5 Little-Known WordPress SEO Tips

So you’ve installed WordPress, uploaded some SEO plugins and added keyword-rich content. What’s the next SEO step? Tweaking WordPress, making it work more efficiently and getting ahead of your competitors all at once. Check out our little-known tips…

1. Stop Google seeing months and days as keywords for your site

This is a surprisingly common problem, although many people aren’t aware they even have it. Sign up/log into Google’s Webmaster Tools and check out the top keywords list. If you’re seeing months of the year in that list, then it’s time to get rid of them. Even if you aren’t following a specific keyword strategy, it’s a good idea to minimise the date keywords that show up because, as a general rule, they are of no real value.

2. Tips for getting rid of date keywords:

  • Check your theme to see if each comment’s date is a link; if so, change it to just text.
  • Removing any bolding and H title tags from date terms (both within your entries and your comments).
  • Avoid using months and other date-related terms in your post titles, categories and tags.
  • Review your blog archive presentation. If you’re displaying a large list of links in months on every page of your site, think about an alternative solution for showing archives – perhaps just as a simple link ‘Archives’ through to your links that just appears on the homepage.
  • Try displaying your dates entirely in numerical form – but be aware that this may confuse international visitors.

3. Optimise your page titles

Again, duplicate content can be an issue here, particularly if you use the Post Title, Site Name structure which is so common with WordPress installations. All in One SEO Pack gives you the option to name your page titles accordingly, but you should also ensure that you use a variety of different keywords for best results.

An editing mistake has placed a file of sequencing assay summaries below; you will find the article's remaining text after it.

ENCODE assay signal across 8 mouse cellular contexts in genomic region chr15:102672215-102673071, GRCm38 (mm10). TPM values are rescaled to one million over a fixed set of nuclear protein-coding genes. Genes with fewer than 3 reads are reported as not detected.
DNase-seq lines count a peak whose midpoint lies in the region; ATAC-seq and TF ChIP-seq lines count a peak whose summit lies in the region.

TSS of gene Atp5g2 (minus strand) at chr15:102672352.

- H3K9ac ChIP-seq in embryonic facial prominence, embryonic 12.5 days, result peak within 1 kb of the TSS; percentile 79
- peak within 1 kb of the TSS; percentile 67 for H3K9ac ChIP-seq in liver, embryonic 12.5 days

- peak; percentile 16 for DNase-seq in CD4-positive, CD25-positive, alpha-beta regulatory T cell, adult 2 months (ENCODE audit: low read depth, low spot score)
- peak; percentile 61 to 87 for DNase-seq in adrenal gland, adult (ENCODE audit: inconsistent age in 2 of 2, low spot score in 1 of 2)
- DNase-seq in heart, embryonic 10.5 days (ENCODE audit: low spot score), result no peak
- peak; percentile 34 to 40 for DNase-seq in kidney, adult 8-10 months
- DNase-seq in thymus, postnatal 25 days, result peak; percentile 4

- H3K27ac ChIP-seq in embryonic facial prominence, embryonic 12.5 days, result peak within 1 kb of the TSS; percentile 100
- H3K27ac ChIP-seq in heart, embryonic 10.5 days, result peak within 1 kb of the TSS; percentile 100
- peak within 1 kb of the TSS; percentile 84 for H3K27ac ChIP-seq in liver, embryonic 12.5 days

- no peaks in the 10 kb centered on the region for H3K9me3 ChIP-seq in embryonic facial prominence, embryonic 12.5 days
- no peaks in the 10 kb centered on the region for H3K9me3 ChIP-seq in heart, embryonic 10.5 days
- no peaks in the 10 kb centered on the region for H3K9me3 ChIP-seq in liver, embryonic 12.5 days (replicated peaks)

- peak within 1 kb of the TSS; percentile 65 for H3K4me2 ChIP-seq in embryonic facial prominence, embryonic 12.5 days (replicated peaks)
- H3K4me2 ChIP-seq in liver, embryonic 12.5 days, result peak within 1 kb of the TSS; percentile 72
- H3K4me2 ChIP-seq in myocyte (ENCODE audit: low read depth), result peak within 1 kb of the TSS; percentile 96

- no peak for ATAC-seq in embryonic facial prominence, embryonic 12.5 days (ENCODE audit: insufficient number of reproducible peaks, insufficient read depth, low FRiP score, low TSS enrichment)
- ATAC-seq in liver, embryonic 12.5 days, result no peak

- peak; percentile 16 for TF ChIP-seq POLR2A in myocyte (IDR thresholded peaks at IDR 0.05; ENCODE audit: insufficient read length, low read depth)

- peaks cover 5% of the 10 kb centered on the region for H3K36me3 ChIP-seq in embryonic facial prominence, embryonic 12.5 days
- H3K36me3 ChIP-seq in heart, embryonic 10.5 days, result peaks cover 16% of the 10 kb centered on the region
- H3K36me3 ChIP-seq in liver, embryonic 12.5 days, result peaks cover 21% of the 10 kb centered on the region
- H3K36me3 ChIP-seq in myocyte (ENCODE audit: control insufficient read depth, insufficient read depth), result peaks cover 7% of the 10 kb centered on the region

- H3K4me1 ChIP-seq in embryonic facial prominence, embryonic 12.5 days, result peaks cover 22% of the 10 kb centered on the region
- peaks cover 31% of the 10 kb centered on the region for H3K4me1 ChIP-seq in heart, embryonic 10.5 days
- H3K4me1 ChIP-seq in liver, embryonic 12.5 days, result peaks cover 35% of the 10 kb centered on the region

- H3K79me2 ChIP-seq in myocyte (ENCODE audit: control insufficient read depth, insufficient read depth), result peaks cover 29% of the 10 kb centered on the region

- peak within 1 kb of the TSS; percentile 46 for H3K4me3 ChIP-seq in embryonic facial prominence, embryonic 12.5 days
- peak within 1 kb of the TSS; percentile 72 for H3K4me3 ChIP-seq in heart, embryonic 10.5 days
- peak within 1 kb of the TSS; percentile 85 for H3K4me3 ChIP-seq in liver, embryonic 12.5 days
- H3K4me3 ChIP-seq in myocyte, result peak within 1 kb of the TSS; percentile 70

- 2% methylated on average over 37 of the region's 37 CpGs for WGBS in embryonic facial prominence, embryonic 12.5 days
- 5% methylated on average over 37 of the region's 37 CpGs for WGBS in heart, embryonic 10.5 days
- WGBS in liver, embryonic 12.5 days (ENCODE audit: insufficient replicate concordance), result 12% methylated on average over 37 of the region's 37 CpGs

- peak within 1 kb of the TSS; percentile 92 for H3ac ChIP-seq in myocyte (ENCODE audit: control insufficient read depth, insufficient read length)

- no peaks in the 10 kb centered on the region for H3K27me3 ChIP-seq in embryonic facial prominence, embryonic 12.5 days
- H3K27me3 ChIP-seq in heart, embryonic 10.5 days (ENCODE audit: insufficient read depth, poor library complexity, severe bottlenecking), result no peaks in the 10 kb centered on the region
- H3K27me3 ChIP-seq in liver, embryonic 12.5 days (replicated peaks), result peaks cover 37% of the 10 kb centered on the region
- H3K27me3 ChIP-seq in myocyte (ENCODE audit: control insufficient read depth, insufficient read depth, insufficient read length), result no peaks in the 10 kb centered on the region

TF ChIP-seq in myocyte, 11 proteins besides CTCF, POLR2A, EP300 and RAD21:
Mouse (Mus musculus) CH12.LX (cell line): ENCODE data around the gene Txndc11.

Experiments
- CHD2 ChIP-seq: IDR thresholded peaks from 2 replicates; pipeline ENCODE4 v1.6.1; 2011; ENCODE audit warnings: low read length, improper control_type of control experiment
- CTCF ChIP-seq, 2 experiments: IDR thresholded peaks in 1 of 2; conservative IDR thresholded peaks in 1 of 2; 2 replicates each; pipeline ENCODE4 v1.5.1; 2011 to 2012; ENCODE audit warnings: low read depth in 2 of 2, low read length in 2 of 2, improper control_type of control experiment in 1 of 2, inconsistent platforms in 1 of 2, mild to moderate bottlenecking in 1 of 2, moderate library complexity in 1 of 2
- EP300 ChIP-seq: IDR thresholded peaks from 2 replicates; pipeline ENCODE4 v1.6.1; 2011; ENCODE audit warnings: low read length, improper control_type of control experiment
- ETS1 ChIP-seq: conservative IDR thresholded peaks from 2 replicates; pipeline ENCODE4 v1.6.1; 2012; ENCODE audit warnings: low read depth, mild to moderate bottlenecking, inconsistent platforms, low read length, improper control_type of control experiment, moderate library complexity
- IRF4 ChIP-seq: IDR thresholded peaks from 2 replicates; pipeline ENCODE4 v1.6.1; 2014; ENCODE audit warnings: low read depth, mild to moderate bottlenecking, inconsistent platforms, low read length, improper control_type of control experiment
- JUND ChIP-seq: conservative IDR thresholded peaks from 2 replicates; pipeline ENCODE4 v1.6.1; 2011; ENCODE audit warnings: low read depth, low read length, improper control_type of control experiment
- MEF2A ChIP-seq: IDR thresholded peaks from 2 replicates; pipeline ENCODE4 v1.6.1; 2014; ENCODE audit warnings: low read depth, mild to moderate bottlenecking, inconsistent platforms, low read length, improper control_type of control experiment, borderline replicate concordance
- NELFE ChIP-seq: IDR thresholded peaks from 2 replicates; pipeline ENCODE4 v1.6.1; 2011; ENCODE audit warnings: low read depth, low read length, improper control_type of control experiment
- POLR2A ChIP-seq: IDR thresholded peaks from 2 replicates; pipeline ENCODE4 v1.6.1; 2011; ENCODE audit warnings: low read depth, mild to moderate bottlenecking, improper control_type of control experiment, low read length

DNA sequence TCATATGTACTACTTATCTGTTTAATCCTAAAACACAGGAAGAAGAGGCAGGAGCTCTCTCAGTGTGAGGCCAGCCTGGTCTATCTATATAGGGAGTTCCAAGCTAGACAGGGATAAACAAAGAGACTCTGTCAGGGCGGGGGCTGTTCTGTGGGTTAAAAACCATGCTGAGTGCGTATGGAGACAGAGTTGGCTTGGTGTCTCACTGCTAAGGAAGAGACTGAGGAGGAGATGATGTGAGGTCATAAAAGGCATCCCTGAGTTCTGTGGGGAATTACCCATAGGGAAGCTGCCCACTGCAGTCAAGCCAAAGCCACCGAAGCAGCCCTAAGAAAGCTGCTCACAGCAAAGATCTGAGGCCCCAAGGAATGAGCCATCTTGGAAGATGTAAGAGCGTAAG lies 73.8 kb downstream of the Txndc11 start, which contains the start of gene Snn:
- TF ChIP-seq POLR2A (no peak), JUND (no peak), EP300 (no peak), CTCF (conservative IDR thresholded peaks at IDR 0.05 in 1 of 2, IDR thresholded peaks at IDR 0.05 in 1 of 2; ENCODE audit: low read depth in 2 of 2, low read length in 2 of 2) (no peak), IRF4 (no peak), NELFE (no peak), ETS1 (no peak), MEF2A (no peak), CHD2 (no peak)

It’s worth checking in Webmaster Tools, as if Google sees your site as having problematic page titles then it will be clearly flagged. You can also:

  • Manually write page titles to make sure they’re unique
  • Limit the length of titles, choosing the most important keywords
  • Avoid the temptation to keyword-stuff – remember that a page title is one of the main factors in a searcher deciding your page is relevant to them and use phrases that make sense rather than just lists of words
  • Support page titles with relevant content on the page, and include all the keywords you used in your title

4. Optimise your tags

Tags can be useful for both visitors and SEO as long as you use them carefully and consistently.

  • Make sure you have tags for all the keywords and phrases you want to target.
  • Try to restrict the number of tags you have – particularly if you display a tag cloud on your website – to narrow your focus.
  • Review your tags on a regular basis, and remove any which are unused or unsuccessful.
  • Check that you don’t unintentionally have any topic tags repeated due to plurals (e.g. ‘blog’ and ‘blogs’).

5. Increase the speed of your WordPress website

Since April 2010, Google has also started taking into account the speed of your website for search rankings. Improve your website’s speed by:

  • Using WP Super Cache to reduce the server’s workload.
  • Keeping your database optimised with Yoast’s Optimize DB plugin.
  • Reviewing your theme’s code, condensing where possible.
  • Make sure any images you use are optimised for the web.
  • Deleting anything you stop using, including images, themes and plugins. (Be careful though – make regular backups and think twice before deleting a well-ranked page).
  • Amalgamating all your theme’s CSS into one file, and all your JavaScript into another to reduce web server requests.
  • Going through your site thoroughly and removing the old lines of code, images and other bits and pieces that deleted themes and plugins may have left behind.

You can track how fast your pages perform using Webmaster Tools and Firefox’s Page Speed Plugin.

6. Avoid duplicate content being indexed

Once you factor in tags, categories and archives for a single post, that’s already several pages with duplicate content. To prevent this, you can use the nofollow attribute on internal links to categories, tags and your archives. Find out more with WP Hacks’s article: Is your WordPress blog wasting Google’s time?

Guest author Jonathan Brealey is a director and co-founder of Heart Internet web hosting (heartinternet.co.uk), one of the UK’s leading hosting companies. You can also share your hosting tips and guestblog here.

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About the Author: P Chandra is editor of QOT, one of India's earliest tech bloggers since 2004. A tech enthusiast with expertise in coding, WordPress, web tools, SEO and DIY hacks.